Whatever happened to 8-bit gaming? Once upon a time, Capcom was the undisputed master of; gigantic end of level bosses, weapons bigger than a house, lurid colour schemes and amazingly over the top music. We have a suspicion that they took all these elements and put them into cryogenic storage.
The good news is, the Japanese developer has finally thawed out the old-skool tradition, bringing it back for our generation. Playing Lost Planet is like battering Ghouls and Ghosts for the first time. You simply won't believe how stunning it looks. But more importantly, it's one of those games that pits you against incredible odds and satisfies by making it just about possible to beat them!
There are no serious pretensions. No AI-controlled squad to order around, no driving levels, no puzzles to solve. You pick up a gun or a heavily armed mech (known as Vital Suits or VSes) and kill stuff. LOTS of stuff.
It's a game made for show-offs with a flair for the dramatic. You can put Lost Planet on round a mate's house and they'll be blown away. From the word go, you're faced with one of the biggest bad-mothers of a bastard alien hellspawn in any game, period!
In a moment inspired by Verhoeven's Starship Troopers, a colossal insect bursts out of the snow and tries to impale you on one of its giant spiny legs. This would normally be a bad thing, but the fact that you're already tooled up with a dual-minigun toting VS makes you relish the occasion. We found ourselves flipping a finger at the screen, shouting "come get it bitch!!" It wasn't exactly just another day at the office.
For a game that starts off packing heavy punches, you might expect the action to lose its way or run out of new spectacles to make you go "wow!" Somehow, Lost Planet keeps on getting bigger and more impressive. It's a sign of majestic pacing. Wait until you see the giant worm on level three or the incredible boss battle at the end of level six. The enemies are so big that you can't even fit them on an HDTV screen!
The monsters and VSes (see our VS Guide to the right) are great to look at, and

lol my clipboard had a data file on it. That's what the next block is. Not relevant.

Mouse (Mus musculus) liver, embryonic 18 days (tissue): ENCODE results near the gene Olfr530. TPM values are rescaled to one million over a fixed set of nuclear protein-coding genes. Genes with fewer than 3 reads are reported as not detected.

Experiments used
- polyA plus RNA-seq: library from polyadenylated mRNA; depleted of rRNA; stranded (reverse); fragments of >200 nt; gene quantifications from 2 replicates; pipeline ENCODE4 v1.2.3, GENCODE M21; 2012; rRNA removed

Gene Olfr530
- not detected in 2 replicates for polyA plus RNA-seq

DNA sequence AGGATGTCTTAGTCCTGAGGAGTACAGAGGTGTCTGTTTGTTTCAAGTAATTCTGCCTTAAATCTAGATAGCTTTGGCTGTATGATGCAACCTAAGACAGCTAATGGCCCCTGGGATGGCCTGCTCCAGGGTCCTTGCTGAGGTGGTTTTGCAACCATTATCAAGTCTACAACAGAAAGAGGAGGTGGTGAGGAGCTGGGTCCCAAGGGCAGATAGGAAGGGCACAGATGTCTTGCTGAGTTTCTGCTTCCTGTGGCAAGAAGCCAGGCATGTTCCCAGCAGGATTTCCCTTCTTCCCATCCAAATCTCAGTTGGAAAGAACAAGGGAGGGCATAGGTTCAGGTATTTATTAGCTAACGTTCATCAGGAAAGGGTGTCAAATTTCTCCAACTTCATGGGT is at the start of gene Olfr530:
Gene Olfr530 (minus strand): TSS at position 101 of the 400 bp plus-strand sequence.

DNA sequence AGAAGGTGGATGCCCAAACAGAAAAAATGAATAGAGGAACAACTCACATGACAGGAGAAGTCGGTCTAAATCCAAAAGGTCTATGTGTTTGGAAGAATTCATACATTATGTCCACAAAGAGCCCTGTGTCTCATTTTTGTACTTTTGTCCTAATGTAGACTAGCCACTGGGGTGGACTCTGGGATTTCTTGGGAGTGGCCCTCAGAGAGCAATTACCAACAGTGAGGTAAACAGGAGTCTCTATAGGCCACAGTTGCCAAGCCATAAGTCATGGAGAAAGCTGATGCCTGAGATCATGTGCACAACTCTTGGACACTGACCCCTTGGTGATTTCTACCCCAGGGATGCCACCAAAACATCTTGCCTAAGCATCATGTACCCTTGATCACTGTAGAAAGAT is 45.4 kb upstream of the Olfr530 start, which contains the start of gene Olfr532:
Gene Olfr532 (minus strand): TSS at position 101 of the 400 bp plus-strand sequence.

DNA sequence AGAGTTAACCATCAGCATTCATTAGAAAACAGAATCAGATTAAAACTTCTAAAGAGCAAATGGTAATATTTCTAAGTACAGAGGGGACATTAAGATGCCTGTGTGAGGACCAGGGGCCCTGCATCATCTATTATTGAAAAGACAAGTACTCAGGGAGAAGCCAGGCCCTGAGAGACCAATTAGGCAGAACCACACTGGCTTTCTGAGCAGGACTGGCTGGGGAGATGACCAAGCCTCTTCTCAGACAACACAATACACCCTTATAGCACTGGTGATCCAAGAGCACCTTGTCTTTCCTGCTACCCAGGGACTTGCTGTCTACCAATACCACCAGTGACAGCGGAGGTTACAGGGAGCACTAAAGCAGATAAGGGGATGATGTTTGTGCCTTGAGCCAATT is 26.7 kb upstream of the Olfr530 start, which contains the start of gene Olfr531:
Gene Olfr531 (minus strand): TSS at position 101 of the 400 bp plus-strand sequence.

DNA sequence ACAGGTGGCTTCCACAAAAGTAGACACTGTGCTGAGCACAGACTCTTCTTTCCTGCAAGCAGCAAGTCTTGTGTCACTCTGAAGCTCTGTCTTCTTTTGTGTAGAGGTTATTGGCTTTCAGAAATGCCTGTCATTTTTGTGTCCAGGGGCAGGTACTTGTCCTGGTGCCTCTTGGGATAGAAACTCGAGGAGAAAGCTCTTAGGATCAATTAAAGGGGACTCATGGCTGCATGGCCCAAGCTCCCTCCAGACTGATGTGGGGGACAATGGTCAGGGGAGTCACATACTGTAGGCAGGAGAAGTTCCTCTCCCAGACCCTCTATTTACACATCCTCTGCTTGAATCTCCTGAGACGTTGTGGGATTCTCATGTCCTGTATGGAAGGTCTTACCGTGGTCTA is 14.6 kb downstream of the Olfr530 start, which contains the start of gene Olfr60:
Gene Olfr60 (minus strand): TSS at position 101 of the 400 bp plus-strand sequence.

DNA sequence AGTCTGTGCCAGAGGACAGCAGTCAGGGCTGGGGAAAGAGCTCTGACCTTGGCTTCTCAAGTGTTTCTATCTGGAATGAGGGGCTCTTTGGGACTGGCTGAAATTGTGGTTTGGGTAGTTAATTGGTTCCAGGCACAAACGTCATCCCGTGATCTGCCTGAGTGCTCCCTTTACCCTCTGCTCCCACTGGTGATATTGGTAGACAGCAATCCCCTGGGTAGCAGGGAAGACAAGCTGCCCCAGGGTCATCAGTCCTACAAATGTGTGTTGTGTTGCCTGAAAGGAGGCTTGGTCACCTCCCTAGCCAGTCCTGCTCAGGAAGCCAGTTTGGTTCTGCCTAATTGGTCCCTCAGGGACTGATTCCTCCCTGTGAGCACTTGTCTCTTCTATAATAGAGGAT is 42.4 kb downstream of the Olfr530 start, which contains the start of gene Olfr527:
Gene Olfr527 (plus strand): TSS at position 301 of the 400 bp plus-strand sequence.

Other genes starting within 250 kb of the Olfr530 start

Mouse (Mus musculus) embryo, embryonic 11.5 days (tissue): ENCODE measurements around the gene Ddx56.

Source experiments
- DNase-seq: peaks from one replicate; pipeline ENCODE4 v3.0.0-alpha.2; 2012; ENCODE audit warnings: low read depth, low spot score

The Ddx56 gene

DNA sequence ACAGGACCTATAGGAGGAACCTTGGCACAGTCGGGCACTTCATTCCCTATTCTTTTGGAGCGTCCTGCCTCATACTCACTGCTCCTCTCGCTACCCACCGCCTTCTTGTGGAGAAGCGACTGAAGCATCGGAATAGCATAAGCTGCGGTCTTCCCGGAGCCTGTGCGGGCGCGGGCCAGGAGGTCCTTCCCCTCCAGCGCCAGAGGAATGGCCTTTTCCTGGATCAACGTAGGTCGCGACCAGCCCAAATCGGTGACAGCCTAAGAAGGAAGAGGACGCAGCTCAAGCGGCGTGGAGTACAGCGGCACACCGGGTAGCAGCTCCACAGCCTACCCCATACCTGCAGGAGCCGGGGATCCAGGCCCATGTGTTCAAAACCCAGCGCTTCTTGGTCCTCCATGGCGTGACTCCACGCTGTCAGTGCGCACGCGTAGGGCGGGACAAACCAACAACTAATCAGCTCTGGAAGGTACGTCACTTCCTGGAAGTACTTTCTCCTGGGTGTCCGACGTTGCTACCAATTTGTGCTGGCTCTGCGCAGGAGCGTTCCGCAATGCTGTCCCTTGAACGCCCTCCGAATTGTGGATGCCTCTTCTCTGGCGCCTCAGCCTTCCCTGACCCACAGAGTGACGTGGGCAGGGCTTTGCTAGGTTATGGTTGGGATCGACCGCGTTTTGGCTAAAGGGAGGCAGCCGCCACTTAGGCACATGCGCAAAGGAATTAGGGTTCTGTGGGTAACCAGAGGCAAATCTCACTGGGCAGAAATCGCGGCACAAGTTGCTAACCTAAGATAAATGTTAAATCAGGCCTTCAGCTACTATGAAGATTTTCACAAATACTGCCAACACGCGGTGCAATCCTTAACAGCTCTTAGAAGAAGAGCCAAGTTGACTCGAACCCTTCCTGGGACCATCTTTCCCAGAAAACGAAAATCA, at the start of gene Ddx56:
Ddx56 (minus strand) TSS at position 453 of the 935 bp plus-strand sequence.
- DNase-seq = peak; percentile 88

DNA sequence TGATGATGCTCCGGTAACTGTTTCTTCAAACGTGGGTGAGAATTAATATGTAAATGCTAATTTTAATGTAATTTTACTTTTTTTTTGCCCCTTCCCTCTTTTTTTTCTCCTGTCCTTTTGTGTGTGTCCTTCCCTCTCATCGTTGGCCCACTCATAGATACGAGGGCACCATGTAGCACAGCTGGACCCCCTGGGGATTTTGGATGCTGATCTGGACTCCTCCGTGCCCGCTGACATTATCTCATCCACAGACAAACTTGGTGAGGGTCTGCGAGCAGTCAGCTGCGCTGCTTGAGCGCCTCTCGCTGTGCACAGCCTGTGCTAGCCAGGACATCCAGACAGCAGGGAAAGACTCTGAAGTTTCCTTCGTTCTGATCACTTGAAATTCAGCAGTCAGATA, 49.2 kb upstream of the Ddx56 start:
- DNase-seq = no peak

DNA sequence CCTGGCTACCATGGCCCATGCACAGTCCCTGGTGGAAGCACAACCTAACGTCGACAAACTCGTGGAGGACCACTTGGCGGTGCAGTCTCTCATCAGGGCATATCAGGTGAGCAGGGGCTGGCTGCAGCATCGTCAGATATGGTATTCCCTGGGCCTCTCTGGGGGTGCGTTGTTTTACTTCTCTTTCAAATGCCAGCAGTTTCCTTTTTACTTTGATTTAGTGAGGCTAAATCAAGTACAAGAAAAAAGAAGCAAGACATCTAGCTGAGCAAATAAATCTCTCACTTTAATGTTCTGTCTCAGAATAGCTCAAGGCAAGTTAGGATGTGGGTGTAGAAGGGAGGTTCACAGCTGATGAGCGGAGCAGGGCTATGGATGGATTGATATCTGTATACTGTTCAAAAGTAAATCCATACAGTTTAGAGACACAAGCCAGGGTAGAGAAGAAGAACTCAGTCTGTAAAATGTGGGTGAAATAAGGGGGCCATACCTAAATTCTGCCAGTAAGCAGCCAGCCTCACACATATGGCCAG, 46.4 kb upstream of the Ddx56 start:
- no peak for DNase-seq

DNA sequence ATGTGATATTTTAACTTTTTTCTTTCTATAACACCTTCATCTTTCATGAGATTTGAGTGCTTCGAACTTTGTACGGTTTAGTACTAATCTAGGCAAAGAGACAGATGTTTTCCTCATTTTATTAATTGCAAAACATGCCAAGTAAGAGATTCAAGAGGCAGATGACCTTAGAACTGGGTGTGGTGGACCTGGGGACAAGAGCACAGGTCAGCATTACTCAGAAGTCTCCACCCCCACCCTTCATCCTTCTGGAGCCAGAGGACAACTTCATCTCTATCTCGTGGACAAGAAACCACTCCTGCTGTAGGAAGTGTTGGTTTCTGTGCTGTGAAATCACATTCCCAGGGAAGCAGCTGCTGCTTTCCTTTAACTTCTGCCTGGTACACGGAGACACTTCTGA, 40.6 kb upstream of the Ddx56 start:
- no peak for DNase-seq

at the same time are totally believable. All the moving parts on the VSes click and whirr together like the genius vision of some demented mechanical toymaker. Likewise, the giant Akrid creatures move like real creepy crawlies, albeit really savage bloodthirsty ones. If you thought the Corpsers in Gears of War were nasty, you haven't seen anything yet.
Gears of War proved a lot, including that a captivating setting is just as important as the heroes and villains. Lost Planet's E.D.N. III is a barren arctic wasteland, but the snow is just a veil, covering foreboding ruined cities, decommissioned military outposts and beautiful, but sinister, subterranean caves.
The Akrid hives and particularly the volcano tunnels are a stark contrast to the cold and hostile outdoors. They burn with orange fire and ooze with glowing yellow and green slime. Beauty is everywhere, numbing you to the fact that you could be killed at any moment. Carnage and devastation has rarely been so appealing. The particle effects used in explosions are extremely complex and full of volume. Likewise, there's loads of dynamic and high-dynamic range lighting.
Playing Lost Planet is like being stuck in a kaleidoscope full of giant scorpions, albeit a lot more fun. The game engine is capable of dramatic feats of the imagination, not least displaying 20-30 massive enemies on screen at once, with not a single drop in frame rate.
The game is best played in third-person. Although you do have the option to play Lost Planet as an FPS, you don't see the gun on the screen and will suffer from a dramatically reduced arc of vision. It's very much a conventional shooter in third-person, with the Left thumbstick controlling movement and the Right one used for aiming. We recommend switching auto-aim off. It's a little too helpful, at times robbing you of the deep satisfaction of using weapons like the sniper rifle.